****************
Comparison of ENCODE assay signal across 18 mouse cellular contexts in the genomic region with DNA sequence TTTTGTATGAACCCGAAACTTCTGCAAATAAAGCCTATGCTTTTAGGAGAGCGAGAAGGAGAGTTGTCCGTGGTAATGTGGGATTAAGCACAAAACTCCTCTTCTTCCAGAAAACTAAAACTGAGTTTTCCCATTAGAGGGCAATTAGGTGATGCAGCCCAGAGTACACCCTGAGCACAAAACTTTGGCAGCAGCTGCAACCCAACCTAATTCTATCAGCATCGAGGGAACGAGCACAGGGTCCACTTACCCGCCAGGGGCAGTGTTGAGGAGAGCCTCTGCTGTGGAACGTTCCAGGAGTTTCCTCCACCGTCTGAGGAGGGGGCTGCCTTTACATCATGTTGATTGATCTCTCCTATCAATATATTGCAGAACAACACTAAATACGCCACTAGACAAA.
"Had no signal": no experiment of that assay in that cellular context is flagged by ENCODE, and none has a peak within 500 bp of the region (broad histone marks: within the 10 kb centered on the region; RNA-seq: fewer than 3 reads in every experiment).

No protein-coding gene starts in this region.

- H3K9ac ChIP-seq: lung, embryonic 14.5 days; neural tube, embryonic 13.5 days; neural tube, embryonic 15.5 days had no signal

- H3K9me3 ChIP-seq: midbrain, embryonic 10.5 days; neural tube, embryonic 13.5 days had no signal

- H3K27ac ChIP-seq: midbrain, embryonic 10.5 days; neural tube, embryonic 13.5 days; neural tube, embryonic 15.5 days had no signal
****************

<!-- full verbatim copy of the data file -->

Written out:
Comparison of ENCODE assay signal across 18 mouse cellular contexts in the genomic region with DNA sequence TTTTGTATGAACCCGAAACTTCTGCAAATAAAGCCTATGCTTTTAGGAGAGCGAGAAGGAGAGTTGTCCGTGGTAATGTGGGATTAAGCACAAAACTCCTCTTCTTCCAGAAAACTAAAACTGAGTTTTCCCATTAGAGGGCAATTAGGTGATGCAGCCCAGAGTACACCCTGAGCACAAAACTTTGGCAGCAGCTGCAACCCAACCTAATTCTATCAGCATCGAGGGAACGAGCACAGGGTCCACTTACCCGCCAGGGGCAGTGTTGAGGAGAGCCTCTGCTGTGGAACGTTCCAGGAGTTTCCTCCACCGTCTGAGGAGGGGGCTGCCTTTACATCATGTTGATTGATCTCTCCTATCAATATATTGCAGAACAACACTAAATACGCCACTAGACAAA.
"Had no signal": no experiment of that assay in that cellular context is flagged by ENCODE, and none has a peak within 500 bp of the region (broad histone marks: within the 10 kb centered on the region; RNA-seq: fewer than 3 reads in every experiment).

No protein-coding gene starts in this region.

- H3K9ac ChIP-seq: lung, embryonic 14.5 days; neural tube, embryonic 13.5 days; neural tube, embryonic 15.5 days had no signal

- H3K9me3 ChIP-seq: midbrain, embryonic 10.5 days; neural tube, embryonic 13.5 days had no signal

- H3K27ac ChIP-seq: midbrain, embryonic 10.5 days; neural tube, embryonic 13.5 days; neural tube, embryonic 15.5 days had no signal